Saturday started with Chinese exercises on the hill. Cai reviewed body part names, counting and the exercises themselves before turning on the music. These exercises are done everyday by school children in China. Most of the adults and some of the children participated. All of Saturday was filled with Tai Chi sword making, tumbling, Chinese language and games, Chinese knotting, pottery painting, a walk to the creek for a dip, scallion pancake making, delicious meals and an after dinner performance by the Vermont Chinese School dancers. Stella and I did all these things together.
I managed to squeeze in some Mah Jongg lessons from Rhoen. I have always wanted to learn to play real Mah Jongg. After the first lesson Saturday morning, a foursome was always playing in the dining room so I could float in and out to practice. The game itself is not complicated, kind of like Gin Rummy, but set up and scoring are quite complicated and Rhoen kindly gave us cheat sheets to take home.
I was disappointed to miss a talk Saturday called “A History of Modern China for Beginners,” though I did have lunch with the speaker, who was there with his wife and four-year old daughter. He was born in China and lives in Vermont, and promised to come back next year to speak again about modern China. By then, they will have their second daughter from China. That evening, we enjoyed a campfire, singing and s’mores before another great night’s sleep.
We awoke Sunday to the threat of showers but managed to get our morning exercise and cars packed before it rained. Another delicious breakfast was followed by kid’s activities in the building called Kidville, where the children and some of the adults were preparing for what is called The Big Show, an event after lunch for all to perform a talent they have learned over the weekend or share a song or dance. Mostly it was an opportunity to laugh together. The younger children showed off some tumbling, and Cai lead the children in a Tai Chi sword dance to music. Some of the mothers sang, and one family sang a song about their cat. It was a fun way to get ready to depart. Many hugs later we were on our way home, filled with fond memories and anticipation for next year’s Chinese Culture Camp.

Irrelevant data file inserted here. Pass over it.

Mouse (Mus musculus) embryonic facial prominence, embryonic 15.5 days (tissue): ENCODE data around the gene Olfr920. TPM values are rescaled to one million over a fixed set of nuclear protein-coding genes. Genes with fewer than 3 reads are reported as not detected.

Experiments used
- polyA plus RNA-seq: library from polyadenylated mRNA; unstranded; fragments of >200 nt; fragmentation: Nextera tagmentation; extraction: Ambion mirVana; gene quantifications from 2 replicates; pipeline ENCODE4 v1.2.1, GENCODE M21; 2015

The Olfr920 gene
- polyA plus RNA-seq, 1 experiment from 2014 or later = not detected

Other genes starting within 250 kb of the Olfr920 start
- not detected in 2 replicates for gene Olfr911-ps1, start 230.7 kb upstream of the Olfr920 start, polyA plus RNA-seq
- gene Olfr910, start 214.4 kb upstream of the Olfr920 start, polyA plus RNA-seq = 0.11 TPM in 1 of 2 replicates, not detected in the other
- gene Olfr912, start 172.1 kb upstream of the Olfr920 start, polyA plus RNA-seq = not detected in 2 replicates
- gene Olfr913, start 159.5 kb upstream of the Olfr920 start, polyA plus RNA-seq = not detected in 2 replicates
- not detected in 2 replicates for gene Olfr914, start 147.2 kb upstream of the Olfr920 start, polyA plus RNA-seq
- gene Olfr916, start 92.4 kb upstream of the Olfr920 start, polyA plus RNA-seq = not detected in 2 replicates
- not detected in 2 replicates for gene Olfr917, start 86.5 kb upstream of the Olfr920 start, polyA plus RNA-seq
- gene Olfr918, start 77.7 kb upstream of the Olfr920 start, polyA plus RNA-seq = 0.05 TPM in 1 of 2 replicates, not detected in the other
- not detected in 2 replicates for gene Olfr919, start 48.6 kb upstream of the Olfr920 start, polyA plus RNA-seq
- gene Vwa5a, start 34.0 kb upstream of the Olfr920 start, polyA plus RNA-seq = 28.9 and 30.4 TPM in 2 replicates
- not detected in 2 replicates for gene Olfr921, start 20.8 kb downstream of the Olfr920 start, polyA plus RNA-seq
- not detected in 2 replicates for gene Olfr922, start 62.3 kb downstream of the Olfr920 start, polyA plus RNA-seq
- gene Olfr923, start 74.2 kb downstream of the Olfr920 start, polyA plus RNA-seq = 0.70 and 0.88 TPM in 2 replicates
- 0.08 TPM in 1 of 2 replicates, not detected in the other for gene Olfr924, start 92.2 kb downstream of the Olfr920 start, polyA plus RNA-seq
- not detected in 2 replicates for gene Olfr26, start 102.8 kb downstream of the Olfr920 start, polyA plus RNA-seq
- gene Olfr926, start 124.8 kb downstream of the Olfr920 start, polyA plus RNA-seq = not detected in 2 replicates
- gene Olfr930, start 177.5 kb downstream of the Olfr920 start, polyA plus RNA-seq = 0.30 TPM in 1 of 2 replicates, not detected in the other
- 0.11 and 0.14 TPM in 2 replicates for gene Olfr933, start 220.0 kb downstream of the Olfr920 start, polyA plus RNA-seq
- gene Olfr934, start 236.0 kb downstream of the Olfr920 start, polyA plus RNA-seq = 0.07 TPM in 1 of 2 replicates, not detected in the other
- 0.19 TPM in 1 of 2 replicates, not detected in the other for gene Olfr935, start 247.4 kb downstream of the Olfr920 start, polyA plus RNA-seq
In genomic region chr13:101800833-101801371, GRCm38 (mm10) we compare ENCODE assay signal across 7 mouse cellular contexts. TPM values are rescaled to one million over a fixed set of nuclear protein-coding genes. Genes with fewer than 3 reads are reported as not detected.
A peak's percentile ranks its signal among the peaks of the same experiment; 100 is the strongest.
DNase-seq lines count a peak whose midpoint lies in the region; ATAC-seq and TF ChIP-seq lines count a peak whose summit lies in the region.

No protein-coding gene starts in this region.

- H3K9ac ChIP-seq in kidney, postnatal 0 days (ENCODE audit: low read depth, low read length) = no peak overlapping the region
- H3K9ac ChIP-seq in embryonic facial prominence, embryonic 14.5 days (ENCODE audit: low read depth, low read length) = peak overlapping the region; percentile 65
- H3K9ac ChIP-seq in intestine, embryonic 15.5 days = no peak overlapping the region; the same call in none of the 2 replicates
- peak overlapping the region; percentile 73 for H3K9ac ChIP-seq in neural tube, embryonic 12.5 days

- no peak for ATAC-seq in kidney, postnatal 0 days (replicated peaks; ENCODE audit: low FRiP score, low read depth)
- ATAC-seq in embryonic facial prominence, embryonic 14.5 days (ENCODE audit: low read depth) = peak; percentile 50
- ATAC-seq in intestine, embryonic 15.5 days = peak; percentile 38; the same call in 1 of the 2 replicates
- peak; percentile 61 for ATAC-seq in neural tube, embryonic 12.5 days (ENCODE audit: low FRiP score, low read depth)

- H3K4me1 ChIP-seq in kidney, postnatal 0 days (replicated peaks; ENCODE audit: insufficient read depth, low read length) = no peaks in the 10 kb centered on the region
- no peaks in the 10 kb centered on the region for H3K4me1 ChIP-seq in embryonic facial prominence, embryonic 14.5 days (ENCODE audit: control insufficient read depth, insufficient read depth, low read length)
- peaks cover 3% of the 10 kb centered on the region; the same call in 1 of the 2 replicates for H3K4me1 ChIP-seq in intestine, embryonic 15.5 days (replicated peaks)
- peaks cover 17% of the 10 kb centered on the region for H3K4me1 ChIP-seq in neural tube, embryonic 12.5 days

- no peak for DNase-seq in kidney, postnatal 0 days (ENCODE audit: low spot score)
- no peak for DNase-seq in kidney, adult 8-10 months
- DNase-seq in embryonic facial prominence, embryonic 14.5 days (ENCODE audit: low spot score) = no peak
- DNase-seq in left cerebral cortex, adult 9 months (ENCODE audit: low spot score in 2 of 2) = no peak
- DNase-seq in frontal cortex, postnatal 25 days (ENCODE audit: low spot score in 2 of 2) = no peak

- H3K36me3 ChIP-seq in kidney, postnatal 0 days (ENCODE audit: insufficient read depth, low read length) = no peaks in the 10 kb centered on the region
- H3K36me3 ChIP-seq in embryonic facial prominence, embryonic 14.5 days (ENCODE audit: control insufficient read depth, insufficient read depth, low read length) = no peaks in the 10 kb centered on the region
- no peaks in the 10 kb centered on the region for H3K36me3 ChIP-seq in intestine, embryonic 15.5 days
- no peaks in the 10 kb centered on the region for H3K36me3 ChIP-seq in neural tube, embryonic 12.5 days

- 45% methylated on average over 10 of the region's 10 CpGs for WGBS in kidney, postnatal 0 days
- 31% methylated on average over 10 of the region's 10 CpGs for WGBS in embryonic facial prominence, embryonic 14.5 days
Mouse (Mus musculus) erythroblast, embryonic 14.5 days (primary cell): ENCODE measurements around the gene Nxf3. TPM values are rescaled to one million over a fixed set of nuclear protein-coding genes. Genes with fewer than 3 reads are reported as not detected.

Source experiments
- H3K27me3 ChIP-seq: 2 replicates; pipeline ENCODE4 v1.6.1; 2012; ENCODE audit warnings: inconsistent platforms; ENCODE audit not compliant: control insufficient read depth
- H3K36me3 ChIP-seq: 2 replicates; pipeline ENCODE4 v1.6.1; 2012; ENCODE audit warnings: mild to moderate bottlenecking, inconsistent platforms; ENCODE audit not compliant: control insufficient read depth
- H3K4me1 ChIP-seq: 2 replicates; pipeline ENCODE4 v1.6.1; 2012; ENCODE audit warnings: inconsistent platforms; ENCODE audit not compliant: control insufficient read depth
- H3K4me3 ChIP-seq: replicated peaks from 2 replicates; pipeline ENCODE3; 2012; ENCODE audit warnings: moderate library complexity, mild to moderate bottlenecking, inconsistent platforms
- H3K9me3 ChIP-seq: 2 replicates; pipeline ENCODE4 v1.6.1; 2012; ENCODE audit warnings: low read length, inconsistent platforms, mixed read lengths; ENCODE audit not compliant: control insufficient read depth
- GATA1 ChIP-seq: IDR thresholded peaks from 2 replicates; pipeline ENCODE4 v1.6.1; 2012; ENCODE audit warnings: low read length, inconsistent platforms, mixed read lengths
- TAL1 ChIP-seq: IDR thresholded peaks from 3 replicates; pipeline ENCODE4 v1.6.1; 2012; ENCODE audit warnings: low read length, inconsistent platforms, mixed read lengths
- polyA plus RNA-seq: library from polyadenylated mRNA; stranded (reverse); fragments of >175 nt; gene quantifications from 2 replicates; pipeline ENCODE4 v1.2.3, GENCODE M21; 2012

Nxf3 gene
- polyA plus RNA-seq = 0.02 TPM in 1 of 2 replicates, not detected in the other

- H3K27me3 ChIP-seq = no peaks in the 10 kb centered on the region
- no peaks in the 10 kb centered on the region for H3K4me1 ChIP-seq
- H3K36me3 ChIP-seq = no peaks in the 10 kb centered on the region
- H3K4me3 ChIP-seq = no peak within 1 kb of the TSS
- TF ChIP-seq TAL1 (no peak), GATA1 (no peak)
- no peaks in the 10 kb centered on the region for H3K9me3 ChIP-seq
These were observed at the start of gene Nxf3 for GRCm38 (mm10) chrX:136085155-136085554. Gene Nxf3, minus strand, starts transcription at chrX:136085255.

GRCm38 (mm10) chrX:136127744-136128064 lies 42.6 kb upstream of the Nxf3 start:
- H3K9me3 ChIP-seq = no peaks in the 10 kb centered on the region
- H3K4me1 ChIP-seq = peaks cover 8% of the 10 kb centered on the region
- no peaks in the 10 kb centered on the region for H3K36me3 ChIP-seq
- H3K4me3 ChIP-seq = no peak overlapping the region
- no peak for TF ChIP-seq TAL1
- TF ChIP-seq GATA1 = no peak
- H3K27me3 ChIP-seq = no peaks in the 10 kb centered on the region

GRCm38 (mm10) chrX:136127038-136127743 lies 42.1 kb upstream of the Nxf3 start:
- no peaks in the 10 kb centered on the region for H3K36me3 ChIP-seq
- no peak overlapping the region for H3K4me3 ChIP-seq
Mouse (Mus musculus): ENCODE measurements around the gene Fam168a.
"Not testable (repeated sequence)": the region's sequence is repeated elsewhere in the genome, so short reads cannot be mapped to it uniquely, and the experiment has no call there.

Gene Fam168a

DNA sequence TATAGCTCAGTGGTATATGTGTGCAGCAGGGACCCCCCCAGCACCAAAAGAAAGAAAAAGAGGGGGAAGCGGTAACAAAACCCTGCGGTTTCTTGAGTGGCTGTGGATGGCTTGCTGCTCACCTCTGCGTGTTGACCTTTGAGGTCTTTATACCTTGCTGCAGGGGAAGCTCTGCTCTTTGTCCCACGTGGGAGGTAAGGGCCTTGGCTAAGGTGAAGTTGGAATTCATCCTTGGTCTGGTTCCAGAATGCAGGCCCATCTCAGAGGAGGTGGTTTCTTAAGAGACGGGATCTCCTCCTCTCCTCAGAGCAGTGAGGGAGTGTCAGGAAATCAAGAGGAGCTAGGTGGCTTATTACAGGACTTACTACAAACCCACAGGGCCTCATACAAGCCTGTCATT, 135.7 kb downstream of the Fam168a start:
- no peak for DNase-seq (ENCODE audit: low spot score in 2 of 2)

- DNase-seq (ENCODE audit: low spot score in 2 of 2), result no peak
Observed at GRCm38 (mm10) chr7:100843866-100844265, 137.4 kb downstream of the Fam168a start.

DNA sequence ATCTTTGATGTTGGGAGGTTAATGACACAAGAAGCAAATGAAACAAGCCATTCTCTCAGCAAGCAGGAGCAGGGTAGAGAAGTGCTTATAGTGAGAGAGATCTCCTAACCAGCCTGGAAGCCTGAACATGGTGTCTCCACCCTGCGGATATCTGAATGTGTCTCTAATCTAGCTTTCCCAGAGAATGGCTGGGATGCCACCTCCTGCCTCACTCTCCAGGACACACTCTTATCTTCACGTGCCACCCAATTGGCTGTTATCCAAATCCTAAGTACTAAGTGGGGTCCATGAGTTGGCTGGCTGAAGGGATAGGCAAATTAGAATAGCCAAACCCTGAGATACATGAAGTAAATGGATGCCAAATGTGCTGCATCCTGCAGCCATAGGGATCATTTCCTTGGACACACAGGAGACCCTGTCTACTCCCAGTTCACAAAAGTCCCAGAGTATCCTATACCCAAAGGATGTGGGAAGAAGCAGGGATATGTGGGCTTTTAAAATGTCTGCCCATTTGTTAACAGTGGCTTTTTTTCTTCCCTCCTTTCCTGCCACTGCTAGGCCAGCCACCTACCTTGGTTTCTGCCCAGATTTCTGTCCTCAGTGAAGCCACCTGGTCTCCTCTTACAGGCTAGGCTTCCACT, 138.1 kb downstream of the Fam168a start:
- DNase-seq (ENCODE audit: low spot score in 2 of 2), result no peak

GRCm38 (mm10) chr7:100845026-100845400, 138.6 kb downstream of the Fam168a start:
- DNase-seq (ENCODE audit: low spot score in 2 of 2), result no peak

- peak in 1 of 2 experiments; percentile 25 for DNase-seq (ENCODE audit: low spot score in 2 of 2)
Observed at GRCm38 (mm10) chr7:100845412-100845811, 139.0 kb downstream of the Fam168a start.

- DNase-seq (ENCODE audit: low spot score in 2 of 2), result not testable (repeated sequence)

There was some opportunity for adults to be together, without their children, but this was more likely to work for parents of older children. The staff was willing to watch Stella so I could enjoy more adult activities, such as Mah Jongg, and I really enjoyed talking with the other parents. As adoptive parents, we have a bond and a shared goal of bringing Chinese culture into our children’s lives. Having this bond eased our meeting of strangers and allowed us to jump right into conversations about or children and how we were trying to honor their birth heritage.
Feeling Happy – and Sad
I was surprised when I felt very emotional watching Stella learn Tai Chi sword dancing, dumpling making, and calligraphy with such delight and positive feelings about all things relating to China. Stella calls China “My China” as in when we meet another child from China, Stella will ask “My China?” Even at the age of four, she really did connect the fun, games and activities at camp with her China, and as her mom I felt pride and joy at being a part of this experience with her. At the same time, I felt sad and shed tears at the loss of her Chinese culture.
I am realistic enough to know that neither John nor I, nor even our larger community efforts, can provide Stella with the real experience of her China. We try to do our best to provide a glimpse into what life is like in China. We celebrate Lunar New Year and the Harvest Moon Festival. She has a DAO Pal and as a family we go to the wonderful offerings at Dartmouth College. We look at maps and point out where Stella was born. We have paper cuttings and other Chinese decorations in our home. Yet we know this will never be enough. Having this remarkable opportunity to attend something as wonderful as Chinese Culture Camp at Vermont’s Common Ground Center will go a long ways towards helping us keep Stella’s birth culture in her life.
The article appeared in China Connection: A Journal for New England Families Who Have Adopted Children From China, December 2008, Volume 14, Issue 2
To read more about FCC-NE. Families with Children from China - New England, please visit their website.
To learn more about the Chinese Culture Weekend, please click here.